Opening the One’s lid reveals a shiny black surround framing the 8.9in screen. It’s quite attractive, especially as there are no speakers to ruin the clean lines as these are instead integrated into the bottom of the netbook’s chassis, with the detrimental effect on audio quality you’ll probably already have guessed. The keyboard is matte black, which doesn’t give it the most cohesive of looks when combined with the reflective black bezel and shiny blue surface that makes up the rest of the One’s upper chassis, including the touchpad – not that we’re complaining about the keyboard being matte.
Speaking of cohesion, when you start paying attention to little details there’s even less of it to be found: we have a silver power button with an embedded green LED, and metallic orange trims on the hinge ends. While these certainly add to the One’s individuality, I’m not so sure they’re an inspired design decision. Still, with the sides and base matte black to match the keyboard, overall the One is moderately attractive.
Moving onto connectivity, the One is pretty average, with one unique touch and some nice future potential. There are no connections at the unit’s front or back. On the right side, there is a memory card reader that will handle SDHC, MMC, MS/PRO and xD. This is joined by two USB 2.0 ports, headphone and microphone jacks and like on most netbooks you’ll also find a Kensington lock point.
On the other side is the power jack, VGA out, LAN and a further USB port. We then come to a unique feature that elevates the Aspire One a little beyond mediocrity and the competition: an extra SD(HC) card slot. Now obviously there’s a bit more to this than just the ability to put two memory cards in at once since the extra slot acts as storage expansion, meaning you can easily and cheaply expand the native 8GB already present. The One will incorporate any SD memory card into its file system through an application it calls Smart System Management, showing the joint storage devices as a single unified space. This worked flawlessly when I tried it with a 16GB SDHC card, effectively tripling the One’s capacity in the blink of an eye.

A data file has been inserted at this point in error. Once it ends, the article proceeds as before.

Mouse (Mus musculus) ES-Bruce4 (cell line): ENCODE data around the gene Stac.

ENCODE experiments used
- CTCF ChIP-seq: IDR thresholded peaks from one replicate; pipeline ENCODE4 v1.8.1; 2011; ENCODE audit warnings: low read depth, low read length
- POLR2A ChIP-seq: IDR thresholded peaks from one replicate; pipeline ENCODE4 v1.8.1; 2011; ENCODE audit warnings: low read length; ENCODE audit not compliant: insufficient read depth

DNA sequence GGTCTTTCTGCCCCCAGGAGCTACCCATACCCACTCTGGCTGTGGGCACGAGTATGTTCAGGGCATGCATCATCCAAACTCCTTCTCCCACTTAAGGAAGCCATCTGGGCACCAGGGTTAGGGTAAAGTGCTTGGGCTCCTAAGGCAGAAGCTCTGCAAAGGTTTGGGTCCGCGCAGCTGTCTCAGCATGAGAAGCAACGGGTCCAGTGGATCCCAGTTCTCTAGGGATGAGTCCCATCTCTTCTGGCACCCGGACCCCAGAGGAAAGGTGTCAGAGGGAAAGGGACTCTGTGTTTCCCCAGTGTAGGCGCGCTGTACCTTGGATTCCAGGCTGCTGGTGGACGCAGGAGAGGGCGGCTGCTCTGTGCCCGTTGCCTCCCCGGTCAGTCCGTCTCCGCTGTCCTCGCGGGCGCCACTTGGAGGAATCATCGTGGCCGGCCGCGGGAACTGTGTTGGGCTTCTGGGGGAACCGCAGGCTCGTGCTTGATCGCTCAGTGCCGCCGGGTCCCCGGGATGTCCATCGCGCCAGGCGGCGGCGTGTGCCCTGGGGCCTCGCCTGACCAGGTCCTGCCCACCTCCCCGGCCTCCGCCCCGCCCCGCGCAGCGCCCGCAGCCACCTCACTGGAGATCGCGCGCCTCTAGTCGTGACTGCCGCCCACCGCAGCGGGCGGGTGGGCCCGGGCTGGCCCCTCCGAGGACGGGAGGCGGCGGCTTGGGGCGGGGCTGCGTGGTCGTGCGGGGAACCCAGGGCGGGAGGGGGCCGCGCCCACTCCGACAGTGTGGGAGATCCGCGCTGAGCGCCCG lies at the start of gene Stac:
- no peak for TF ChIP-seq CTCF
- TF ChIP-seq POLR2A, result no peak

As I said, this is a really clever solution. Yes, it’s possible to do this with other netbooks, but it won’t be even half as elegant. For one thing, they won’t incorporate the extra memory into local storage, and for another, you won’t actually be able to insert another memory card (if, for example, you want to get the pictures off your camera) without ‘removing’ this extra space. This way Acer has given consumers a modular way of increasing their storage that will only get cheaper and more spacious as time goes on, without needing to mess about with the machine’s innards. One minor gripe is that since you will potentially be loading applications onto this second SD card, it would have been good to see some kind of locking flap in place, to ensure that you didn’t eject the card by mistake at an inopportune moment.
Unlike most of its competitors the One does not come with Bluetooth installed, and Wi-Fi doesn’t extend to Draft-N. However, before you make too many sounds of barely-suppressed disgust, it’s worth mentioning that Acer has said future updates will include integrated WiMAX and 3G/HSDPA options. Interestingly, our model had an upgrade slot that could easily accommodate an HSDPA module and I found a SIM slot hidden behind the battery, so this is definitely a possibility.